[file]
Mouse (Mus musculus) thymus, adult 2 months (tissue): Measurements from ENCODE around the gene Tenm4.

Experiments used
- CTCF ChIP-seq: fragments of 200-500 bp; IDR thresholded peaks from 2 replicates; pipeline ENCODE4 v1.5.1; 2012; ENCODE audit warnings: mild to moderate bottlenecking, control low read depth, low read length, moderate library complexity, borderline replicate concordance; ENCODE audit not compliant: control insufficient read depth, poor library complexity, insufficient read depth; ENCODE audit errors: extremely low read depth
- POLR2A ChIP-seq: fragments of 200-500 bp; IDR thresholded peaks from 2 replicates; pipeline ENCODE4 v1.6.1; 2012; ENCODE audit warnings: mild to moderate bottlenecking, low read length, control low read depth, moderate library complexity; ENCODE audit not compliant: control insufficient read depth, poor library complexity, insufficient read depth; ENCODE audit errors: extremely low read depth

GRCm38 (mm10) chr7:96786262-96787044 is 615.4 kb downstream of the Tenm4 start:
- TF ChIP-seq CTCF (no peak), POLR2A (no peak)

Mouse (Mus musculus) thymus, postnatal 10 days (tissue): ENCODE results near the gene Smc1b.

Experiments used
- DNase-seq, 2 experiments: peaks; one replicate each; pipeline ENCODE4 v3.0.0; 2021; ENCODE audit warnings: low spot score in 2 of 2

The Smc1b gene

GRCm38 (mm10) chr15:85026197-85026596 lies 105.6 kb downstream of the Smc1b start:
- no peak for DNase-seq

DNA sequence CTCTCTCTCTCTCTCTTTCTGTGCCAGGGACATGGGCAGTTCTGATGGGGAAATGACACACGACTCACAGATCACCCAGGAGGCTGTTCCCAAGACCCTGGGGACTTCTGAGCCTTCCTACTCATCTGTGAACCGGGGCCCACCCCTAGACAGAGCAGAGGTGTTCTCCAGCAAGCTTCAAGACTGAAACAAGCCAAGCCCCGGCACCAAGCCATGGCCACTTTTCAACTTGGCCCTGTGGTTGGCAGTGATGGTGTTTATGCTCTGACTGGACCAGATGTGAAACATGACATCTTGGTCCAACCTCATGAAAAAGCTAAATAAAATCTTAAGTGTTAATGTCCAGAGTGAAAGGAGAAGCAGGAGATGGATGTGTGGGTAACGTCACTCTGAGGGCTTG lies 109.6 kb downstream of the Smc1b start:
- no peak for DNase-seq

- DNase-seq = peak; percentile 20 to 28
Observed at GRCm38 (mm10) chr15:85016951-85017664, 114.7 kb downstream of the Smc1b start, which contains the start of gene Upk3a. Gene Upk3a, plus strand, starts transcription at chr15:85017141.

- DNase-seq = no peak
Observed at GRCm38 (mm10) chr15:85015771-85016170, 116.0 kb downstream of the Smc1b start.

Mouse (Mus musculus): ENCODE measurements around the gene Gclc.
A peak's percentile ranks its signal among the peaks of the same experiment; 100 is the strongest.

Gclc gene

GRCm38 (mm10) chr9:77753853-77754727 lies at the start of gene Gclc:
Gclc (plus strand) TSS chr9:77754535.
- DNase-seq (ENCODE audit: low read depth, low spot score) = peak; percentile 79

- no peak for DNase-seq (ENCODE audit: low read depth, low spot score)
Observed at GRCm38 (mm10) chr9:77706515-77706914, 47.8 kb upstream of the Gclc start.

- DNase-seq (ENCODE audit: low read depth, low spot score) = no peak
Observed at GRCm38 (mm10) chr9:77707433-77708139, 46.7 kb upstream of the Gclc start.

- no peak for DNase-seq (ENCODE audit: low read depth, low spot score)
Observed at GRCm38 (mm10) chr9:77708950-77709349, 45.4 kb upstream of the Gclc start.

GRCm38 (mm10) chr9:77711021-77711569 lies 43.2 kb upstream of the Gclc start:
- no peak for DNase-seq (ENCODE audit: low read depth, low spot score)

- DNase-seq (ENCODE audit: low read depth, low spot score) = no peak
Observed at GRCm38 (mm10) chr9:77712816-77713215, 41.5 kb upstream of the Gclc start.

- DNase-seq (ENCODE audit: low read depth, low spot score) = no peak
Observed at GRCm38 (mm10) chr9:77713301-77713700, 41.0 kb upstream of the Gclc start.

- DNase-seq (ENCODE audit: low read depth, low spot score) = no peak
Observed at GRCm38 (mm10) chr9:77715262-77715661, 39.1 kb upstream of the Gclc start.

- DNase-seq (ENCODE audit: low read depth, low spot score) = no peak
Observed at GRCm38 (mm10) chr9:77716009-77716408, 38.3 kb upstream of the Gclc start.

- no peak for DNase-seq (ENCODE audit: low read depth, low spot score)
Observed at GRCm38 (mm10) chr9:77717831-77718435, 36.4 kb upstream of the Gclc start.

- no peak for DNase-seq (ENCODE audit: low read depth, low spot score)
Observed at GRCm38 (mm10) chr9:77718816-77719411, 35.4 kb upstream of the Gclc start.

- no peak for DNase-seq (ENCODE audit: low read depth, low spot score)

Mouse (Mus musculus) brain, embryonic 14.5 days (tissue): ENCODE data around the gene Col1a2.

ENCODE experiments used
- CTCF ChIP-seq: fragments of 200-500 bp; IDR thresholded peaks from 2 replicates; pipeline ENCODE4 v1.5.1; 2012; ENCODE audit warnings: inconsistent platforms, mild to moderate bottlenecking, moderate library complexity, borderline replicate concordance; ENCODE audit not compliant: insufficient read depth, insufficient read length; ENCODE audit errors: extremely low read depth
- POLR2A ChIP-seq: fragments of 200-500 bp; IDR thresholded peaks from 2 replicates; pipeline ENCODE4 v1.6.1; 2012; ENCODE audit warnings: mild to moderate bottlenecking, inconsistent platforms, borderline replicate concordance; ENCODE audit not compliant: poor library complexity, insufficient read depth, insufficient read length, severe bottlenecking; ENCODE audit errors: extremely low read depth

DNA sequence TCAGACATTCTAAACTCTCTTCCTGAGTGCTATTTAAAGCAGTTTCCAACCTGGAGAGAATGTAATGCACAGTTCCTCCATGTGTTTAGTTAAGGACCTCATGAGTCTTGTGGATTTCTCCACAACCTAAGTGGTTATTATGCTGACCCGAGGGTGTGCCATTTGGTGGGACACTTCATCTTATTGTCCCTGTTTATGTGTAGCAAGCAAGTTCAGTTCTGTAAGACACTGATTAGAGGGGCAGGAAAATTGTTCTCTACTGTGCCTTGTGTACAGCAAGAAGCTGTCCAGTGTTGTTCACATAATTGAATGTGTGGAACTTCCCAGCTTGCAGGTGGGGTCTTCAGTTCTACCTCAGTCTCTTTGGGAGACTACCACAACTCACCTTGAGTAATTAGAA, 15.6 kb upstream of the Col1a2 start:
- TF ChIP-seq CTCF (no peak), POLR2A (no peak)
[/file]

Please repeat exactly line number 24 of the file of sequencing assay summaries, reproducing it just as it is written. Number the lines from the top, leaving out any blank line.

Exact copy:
- DNase-seq (ENCODE audit: low read depth, low spot score) = peak; percentile 79